By Amanda Carter
Amanda Carter is an Environmental Scientist with a background in waterway health and environmental policy.
Weeds, seeds and Ice Cream Beans. A look at Inga edulis
If you thought plants were boring you haven’t heard about the Ice Cream Bean. This plant produces large pods full of fluffy white pulp, resembling the flavour of vanilla ice cream. The texture? I like to think of it as mucilaginous fairy floss. It’s soft and furry, a little bit slimy, and will make for a handy little treat in the apocalypse.
Originally hailing from South America, Inga edulis falls in that category of ‘plants that could one day overrun our forests and/or civilisation’. It grows fairly well in our subtropical areas and has the potential to become a very naughty weed in the right conditions.
Special seeds are the reason for it’s prolific germination. In the plant world they are known as recalcitrant – that is, they don’t obey the usual order of things. Unlike other seeds, recalcitrant seeds don’t wait to dry out before sprouting and won’t tolerate desiccation and seed saving. They come out of the pod ready to rumble and often sprout before hitting the ground.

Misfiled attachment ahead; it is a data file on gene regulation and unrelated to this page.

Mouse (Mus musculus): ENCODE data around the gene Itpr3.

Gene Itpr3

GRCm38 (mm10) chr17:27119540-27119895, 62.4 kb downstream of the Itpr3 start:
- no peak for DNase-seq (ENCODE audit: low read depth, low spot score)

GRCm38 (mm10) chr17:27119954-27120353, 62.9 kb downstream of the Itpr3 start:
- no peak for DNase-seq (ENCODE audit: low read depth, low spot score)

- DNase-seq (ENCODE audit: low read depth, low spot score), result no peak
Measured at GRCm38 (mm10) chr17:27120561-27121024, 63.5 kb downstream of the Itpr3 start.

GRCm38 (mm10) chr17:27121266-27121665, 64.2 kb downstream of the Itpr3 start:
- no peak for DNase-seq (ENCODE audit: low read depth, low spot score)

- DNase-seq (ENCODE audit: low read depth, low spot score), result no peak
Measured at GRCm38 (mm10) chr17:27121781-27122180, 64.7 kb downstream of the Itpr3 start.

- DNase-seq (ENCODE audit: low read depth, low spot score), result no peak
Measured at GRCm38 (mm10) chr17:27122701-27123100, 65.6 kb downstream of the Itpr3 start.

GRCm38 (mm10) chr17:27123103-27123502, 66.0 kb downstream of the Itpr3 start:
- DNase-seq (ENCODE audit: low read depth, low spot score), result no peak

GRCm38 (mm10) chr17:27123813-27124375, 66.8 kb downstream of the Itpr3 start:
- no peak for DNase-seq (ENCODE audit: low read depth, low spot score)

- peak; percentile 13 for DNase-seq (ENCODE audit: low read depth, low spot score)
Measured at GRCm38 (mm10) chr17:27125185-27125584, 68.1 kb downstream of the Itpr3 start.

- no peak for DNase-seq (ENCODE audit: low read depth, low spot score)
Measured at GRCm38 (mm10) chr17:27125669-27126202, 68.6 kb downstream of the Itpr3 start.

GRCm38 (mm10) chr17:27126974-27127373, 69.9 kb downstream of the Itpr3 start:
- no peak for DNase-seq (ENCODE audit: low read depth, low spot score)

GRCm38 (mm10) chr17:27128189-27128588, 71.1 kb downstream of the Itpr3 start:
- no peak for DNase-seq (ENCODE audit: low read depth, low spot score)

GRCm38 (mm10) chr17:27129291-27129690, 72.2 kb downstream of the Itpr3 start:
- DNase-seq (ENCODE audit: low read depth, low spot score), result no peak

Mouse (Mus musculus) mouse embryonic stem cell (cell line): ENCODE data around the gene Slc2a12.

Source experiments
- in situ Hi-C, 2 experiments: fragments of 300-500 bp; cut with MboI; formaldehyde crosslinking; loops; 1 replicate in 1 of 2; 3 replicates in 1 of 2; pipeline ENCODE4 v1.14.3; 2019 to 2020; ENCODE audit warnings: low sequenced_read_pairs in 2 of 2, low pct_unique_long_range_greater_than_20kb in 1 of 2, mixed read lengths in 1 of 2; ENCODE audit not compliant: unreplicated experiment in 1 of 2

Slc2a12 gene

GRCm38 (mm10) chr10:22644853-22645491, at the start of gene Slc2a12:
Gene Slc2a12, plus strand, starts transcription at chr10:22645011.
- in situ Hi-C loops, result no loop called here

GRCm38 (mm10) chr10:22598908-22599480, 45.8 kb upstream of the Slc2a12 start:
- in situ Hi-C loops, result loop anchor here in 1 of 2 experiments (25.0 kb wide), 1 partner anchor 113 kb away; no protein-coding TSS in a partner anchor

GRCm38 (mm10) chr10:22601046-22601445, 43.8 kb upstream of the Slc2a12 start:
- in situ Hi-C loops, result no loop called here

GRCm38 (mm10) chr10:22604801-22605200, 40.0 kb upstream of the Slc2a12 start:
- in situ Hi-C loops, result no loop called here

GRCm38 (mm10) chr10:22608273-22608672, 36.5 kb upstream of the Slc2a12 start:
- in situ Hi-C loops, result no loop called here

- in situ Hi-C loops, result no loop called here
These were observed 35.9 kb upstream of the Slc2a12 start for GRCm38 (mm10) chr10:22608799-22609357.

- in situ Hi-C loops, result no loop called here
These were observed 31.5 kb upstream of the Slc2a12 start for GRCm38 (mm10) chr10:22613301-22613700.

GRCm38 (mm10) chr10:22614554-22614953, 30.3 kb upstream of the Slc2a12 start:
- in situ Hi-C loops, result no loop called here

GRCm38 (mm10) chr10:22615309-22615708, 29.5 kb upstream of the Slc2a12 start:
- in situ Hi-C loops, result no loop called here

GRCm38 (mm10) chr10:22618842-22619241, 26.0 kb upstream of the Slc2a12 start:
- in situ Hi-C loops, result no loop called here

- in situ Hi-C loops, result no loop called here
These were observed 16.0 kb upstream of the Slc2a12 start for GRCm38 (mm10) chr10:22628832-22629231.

Dotted in and around Bellingen, you may see this plant creep onto the weedy watch list for the Mid North Coast. Ice Cream Bean advice? Eat and keep away from bushland – stop those seeds from spreading.
Mucilaginous: producing a viscous or gelatinous polysaccaride substance, sometimes extracted and used in medicines and adhesives.
Recalcitrant: disobedient, refers to seeds that do not tolerate desiccation or undergo drying in their final developmental stage